d. Social Security number.
The reasons for not including this information are probably self-evident. Also, do not include any kind of photograph of yourself.
The following are all suggestions for information you do need to have on your vita. You will need to include all the major categories: Education, Publications, Teaching, Service, Awards, and References. This assumes, of course, that you have such things as publications. If you don't, do not panic. What I am saying here, however, is that these are the categories search committees will indeed pay some attention to. The subcategories, however, are only suggestions, to which you may even want to add some others, and are useful as long as you place them appropriately and as long as they contain distinct information. In place of the subcategories, you may instead add a "Related Experience" entry, into which you place idiosyncratic information. Always end, however, with "References." And "References" should be a separate page at the end.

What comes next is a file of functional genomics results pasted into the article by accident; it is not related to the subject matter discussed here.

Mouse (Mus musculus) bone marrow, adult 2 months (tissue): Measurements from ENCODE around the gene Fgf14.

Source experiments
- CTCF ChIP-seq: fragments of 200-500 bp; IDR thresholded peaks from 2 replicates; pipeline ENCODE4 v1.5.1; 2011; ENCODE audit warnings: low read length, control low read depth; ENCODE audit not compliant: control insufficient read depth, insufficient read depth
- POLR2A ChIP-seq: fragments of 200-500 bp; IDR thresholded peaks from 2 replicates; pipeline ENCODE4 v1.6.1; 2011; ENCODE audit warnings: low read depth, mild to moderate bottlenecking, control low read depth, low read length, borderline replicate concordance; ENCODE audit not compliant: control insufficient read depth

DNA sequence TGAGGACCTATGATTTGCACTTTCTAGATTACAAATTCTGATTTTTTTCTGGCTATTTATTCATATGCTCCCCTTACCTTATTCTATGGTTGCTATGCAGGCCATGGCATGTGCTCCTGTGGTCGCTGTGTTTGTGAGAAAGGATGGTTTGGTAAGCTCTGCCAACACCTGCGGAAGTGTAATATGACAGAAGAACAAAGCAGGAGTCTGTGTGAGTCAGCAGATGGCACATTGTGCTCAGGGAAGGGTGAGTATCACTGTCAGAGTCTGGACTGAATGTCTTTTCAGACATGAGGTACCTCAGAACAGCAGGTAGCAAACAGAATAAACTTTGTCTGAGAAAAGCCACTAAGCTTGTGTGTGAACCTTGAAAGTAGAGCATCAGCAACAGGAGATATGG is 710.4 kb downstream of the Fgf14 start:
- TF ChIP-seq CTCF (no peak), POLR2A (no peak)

From the following list, leave out what doesn't apply to you, as long as it's not a major category. If you don't have an agent, for example, or are not a member of any professional organizations, don't make any notation at all. The subcategories are not required, and in fact should only be used if they help to clarify your vita.